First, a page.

- Mostly though it was Take off in Italian, I keep trying but still not sure if it my complete absence of learning or the fact that the Salento dialect is so different; most of my shopping is pointing strung together with a few key phrases.
Puglia is the recipient of long dry summers and although intensely hot, the heat is often kept under control by the sirocco and mistral winds. The nature of the beach changes. The Italian’s themselves don’t tend to play in the waves as Brits do at the seaside. Once the waves are of above a gentle roll the local holiday makers seem to loose interest in swimming, standing or sitting in the waves. However, a few hardy souls, the windsurfers start to appear and the sky is filled with what appear at first to be coloured crows, but are actually the kites of the boarders turning pirouettes as they turn.
On the water-sports front though the thing I enjoyed most works best once the winds have dropped. This holiday I learnt to snorkel. I have never done it before; seeing shoals tiny silvery fish that were like meteor showers, larger fish with dark eyes that followed me around and the thrill of watching a cuttle fish making its way around a artificial reef. Now that I am confident swimming out of my depth and feel strong enough not to panic when I wander off away from the crowd, snorkelling is a real pleasure. In addition to as snorkelling at Contrada Cipolla we also took a trip to the Torre Guaceto nature reserve. Here you can snorkel in protected water and the range of fish and the number of sea urchins, sponges and other creatures is greater than ever.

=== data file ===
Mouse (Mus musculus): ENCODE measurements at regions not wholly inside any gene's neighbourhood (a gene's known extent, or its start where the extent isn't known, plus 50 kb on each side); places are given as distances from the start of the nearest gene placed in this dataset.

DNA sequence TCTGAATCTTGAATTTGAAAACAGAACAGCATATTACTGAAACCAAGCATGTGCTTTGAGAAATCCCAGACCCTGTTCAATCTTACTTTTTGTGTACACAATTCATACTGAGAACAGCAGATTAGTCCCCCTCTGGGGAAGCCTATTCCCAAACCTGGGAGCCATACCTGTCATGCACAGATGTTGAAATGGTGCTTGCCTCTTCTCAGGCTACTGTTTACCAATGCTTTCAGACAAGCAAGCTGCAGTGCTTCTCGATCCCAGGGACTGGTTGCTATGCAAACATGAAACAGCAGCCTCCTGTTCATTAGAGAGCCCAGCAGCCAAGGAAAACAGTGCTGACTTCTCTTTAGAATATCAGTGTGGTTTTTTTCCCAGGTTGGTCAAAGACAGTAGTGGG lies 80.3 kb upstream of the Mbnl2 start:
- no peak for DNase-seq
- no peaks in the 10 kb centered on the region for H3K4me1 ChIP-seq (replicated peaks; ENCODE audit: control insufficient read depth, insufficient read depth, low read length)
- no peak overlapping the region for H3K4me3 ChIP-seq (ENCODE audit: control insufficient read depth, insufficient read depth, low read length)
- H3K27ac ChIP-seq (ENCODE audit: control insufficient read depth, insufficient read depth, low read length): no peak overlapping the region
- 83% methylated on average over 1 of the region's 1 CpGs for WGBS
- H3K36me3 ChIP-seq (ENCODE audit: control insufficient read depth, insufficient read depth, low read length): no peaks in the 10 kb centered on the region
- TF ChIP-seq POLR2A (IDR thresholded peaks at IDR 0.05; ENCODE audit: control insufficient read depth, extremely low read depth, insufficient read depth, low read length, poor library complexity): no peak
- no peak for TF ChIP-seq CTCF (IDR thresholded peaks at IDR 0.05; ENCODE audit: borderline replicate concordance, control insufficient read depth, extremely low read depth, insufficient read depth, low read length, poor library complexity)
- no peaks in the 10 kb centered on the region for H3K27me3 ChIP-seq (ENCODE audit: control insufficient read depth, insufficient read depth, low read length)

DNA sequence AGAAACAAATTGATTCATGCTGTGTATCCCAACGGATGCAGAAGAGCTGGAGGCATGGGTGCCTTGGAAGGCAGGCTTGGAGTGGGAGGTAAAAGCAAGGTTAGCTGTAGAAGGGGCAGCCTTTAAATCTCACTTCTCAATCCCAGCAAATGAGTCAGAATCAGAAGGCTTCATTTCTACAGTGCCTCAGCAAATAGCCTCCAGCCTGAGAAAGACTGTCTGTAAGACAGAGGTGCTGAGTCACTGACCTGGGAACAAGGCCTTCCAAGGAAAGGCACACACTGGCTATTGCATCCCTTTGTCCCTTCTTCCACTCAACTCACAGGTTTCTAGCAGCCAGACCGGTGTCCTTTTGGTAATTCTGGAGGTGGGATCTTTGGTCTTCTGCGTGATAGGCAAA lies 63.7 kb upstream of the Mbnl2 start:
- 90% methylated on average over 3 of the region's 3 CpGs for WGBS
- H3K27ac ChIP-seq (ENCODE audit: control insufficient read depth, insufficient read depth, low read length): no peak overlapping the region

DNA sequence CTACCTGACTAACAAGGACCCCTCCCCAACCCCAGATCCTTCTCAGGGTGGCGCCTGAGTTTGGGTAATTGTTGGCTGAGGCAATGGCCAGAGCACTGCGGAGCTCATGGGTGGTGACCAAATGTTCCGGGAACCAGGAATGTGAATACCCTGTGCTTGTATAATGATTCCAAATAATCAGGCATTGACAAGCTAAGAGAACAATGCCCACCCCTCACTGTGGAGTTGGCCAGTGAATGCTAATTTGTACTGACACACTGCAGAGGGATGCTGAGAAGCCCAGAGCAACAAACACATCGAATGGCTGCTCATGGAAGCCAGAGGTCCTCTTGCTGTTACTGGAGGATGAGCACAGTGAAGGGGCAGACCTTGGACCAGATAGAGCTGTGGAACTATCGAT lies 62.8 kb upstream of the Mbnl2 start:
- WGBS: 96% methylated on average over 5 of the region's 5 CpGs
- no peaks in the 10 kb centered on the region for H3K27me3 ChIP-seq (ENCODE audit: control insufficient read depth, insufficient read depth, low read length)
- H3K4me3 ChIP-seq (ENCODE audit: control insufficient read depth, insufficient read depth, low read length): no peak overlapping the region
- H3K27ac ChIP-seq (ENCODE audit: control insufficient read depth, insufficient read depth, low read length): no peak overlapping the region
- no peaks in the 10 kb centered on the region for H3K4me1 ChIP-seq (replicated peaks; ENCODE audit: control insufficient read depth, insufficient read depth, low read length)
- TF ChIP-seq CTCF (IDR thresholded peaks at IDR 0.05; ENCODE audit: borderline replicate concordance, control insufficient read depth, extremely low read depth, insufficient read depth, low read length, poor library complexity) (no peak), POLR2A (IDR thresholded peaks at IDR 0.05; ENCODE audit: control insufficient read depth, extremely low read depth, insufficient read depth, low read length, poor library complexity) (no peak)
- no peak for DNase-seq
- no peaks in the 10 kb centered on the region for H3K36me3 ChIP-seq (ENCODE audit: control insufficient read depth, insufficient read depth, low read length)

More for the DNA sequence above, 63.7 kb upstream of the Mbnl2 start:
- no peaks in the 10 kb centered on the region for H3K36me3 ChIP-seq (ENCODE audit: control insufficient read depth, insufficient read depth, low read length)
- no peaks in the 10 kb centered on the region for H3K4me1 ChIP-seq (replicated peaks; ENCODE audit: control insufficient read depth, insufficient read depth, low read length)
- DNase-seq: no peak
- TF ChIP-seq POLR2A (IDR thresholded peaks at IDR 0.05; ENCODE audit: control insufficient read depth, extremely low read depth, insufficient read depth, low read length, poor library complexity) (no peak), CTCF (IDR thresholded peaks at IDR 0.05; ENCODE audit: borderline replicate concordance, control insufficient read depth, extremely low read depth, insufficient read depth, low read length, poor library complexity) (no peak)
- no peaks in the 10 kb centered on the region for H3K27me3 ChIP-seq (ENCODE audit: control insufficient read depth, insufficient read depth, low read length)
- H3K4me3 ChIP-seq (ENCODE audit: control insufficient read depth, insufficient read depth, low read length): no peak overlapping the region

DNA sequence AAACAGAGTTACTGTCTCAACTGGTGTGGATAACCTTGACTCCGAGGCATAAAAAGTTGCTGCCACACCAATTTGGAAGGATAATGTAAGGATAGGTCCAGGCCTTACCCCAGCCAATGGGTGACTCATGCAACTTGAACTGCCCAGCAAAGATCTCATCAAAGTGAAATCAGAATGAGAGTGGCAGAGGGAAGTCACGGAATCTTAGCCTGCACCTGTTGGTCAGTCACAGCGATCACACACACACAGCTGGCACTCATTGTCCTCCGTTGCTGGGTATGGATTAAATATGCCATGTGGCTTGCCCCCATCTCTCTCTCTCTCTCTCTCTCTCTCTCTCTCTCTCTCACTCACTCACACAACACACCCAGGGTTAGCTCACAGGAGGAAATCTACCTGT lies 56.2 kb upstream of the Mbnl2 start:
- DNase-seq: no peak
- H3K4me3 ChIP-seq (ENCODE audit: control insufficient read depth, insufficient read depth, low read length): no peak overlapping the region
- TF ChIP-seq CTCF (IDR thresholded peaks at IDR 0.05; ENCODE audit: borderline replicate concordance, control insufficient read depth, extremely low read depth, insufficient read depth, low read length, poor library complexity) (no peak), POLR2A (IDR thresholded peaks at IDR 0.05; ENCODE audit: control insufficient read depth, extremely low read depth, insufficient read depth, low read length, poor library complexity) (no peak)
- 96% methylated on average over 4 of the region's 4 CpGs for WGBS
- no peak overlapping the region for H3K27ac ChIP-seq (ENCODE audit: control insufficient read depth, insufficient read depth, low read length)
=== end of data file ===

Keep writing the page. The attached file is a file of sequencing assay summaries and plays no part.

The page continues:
Next time I could do with a waterproof camera – any recommendations?
It is Bank Holiday Monday, the air is chill in Suffolk and the holiday to Puglia by train seems light years away. A good time to create a few short posts about the trip – so how about:
- Puglia by train and farming the environment
- Water sports
- Old towns; Lecce and Matera
- The Onion Cats and Casa Mare
This is the third train trip to Puglia; Wickham Market station was sunny when we left and 1,500 miles of train travel lay ahead. All trains were on time to Paris and a lovely upgrade on the Eurostar meant a civilised lunch with wine to help the journey along. A great new tip that helped this part of the journey was using the RER from Paris Nord to Paris Gare de Lyon and then walking to Paris Bercy. It has become a ritual to stop at Cafe Chambertin and watch the heads emerging from the metro; but now with extra complacency from not fighting with all the steps.
All was looking good, until the lights on the boards at Bercy announced the expected arrival time for the night sleeper to Bologna.
So, a delay of one and a half hours predicted. Still we had access to the lounge and met a couple who were on a Rotary golf tour in France, making their way to Italy and then returning to Australia in time for the elections. Plenty to chat about. When the train arrived not only was it late but none of the usual attendant services. We had picked up that there may be a bit of politics going on in Southern Europe and Italy in particular about night trains. I’m not sure if that is what happened, but things were certainly not as slick as they have been before. Never mind, an hour and a half would still allow good time in the morning to catch the connection and of course there was a chance the train would make up time overnight. So fully expecting to wake up with dawn somewhere near Bologna, there was no wake-up call or breakfast and it was a little surprising to wake to a light blood-orange dawn, spilling over the Northern lakes.